But what sustains them is their metropolitan market and size (and considerable capital backup) and their teacher training programs. I’m not sure teaching people to be yoga teachers, creating a glut of teachers, is the answer or wise action.

There is a fun little place I’ve been watching for six years, Yoga By Donation, in New Hampshire. It’s small and quaint and it appears to run completely by donation but recently began offering to rent out its space. Still it’s the Little Engine That Could in my mind. It’s the longest standing small donation facility that I’ve found over the years I’ve been studying, researching, practicing, teaching and doing this entrepreneur thing.

Don’t worry.

This is not a eulogy. We’re not throwing in the towel.

I feel passionately that yoga should not have a Tiffany’s price tag. It also should not be free.

If we assign it no value it will be shit upon.

I didn’t know what would happen if I opened up shop with a mission of donation-based yoga. I didn’t know what I wanted to happen. I ran with it because it felt right.IMG_5615

What did happen was humbling and gratifying mostly. There have been frightening moments, when people need more than what I can offer. I don’t mean classes on the schedule. I mean cures to what ails them, an inner peace from their demons, or just touching their toes.

What did happen was a community was born of like minds and vision if not backgrounds, skin tones or finances.

Sustainability has to be a factor in the equation. We want our community to continue to live and THRIVE.

In order to grow, it’s time for change. We will change the pay model, not the mission.

Time for a change

Our mission of affordability and accessibility will never change. We also remain committed to conscious commerce. We wish to be a part the wave of evolving business models and practices that are independent and free forming. We aspire to be like Rosa’s Fresh Pizza, a pay-it-forward shop in Philadelphia. Customers can buy a slice for anyone who needs it ahead of time. Or to be like some of the donation-based restaurants, coffee-shops and websites. Read “Donation-based Everything.”

NEW WAYS TO PARTICIPATE IN OUR COMMUNITY

Donation-based – We will keep our regularly scheduled classes available for donations. Anyone can drop in and pay what’s in their heart or their pockets. If you want to hold a spot online it will require a minimum of our suggested donation.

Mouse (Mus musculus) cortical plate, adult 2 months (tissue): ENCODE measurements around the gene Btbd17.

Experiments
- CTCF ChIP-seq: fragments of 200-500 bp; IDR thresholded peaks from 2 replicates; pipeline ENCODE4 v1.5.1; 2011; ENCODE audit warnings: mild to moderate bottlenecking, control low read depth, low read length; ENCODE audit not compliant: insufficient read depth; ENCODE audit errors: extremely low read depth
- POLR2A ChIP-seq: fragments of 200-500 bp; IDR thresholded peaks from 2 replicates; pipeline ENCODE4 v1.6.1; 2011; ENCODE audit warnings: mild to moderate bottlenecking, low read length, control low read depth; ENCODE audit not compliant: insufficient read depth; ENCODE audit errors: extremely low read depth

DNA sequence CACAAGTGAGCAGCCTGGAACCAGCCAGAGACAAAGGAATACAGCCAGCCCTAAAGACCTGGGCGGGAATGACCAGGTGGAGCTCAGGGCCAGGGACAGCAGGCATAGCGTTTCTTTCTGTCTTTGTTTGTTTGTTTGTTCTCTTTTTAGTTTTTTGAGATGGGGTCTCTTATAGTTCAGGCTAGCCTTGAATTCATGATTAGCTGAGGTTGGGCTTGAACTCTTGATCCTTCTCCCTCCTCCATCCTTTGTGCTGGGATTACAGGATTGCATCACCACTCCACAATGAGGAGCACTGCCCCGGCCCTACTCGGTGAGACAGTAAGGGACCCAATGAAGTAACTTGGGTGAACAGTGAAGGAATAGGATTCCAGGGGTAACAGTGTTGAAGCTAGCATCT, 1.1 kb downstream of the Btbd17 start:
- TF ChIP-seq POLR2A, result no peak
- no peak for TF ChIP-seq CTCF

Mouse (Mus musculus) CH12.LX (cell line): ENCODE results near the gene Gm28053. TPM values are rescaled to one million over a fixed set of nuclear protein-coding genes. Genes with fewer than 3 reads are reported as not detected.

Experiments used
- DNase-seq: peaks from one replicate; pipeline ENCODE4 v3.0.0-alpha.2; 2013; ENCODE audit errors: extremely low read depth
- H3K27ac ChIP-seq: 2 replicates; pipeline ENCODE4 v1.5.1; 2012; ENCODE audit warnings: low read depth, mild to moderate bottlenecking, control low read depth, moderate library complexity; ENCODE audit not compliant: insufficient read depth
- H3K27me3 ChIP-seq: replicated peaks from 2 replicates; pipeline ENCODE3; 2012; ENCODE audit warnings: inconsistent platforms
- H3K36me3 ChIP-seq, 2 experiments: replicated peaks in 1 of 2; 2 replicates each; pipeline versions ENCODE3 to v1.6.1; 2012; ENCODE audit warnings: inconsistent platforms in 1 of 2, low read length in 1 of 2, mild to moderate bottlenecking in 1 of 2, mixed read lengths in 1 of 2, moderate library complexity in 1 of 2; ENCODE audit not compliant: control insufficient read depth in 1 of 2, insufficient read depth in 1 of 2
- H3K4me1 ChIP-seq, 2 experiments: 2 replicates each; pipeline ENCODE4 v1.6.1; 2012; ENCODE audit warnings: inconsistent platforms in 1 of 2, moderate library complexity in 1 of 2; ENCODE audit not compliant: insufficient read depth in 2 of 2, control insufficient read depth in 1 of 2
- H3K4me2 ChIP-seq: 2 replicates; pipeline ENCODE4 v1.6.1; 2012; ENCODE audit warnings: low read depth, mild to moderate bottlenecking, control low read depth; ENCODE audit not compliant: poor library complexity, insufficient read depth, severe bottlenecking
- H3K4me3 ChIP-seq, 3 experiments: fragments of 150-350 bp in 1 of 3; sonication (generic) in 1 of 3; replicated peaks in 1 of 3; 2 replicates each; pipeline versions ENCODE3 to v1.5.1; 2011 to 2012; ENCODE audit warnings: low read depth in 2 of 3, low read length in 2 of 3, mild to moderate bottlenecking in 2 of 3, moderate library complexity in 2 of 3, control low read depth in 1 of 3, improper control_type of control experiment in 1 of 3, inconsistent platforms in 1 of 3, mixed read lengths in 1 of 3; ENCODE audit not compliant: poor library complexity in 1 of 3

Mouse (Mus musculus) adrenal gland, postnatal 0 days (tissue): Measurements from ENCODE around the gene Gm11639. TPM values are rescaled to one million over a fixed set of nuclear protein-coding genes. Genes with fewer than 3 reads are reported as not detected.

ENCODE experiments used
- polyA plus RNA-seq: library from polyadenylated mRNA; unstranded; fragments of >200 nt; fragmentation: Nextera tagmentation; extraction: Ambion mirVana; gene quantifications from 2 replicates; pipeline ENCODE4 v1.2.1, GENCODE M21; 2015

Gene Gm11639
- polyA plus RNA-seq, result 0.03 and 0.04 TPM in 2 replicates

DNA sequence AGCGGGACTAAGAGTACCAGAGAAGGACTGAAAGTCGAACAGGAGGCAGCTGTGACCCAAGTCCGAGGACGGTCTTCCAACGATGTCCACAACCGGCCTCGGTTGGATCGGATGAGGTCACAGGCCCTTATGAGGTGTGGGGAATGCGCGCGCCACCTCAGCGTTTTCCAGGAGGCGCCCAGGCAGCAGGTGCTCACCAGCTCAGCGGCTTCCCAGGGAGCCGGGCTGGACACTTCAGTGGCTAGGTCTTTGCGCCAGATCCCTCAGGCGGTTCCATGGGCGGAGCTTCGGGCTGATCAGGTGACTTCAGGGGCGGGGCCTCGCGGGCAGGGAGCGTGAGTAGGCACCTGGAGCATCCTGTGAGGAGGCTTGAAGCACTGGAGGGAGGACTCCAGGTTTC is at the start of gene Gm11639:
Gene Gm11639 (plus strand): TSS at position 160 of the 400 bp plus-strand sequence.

Packages – Show your support for our mission and programs buying 5- and 10-class packages. Or try our new unlimited monthly Warrior membership system that also includes family memberships!

Pay it forward – We are now offering a pay-it-forward option for those who wish to give. You can now make a donation for someone who needs it. You can donate $1 toward a class for someone in need. You could pay $9 for an entire class, or anything in between. As we build community, offering our members an opportunity to participate and contribute creates an equal exchange and gives us an interconnected relationship.


Select amount
Thanks for paying it forward



 

Work exchange – Take money out of the equation and give of your time and energy in exchange for unlimited yoga. Eight hours of work a week gives you unlimited classes in return. There are four work exchange positions available. Cleaning, garden/handy work, office/clerical, promotions.

Read more here:  “HOW TO PAY”

These tiers will give all participants ways to contribute and have a responsibility toward one another.

We thank everyone who has made this journey possible. It’s been a journey into what a conscious business can look like, what it looks like for consumers to name their price, what mindful practices of yoga, meditation and tai chi can do for our community in the 21st Century.

We look forward to continuing exploring this grow

Namaste.
B

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Our studio exists because of donations and support from the community. We believe yoga should be affordable and accessible to all. Please consider supporting our mission: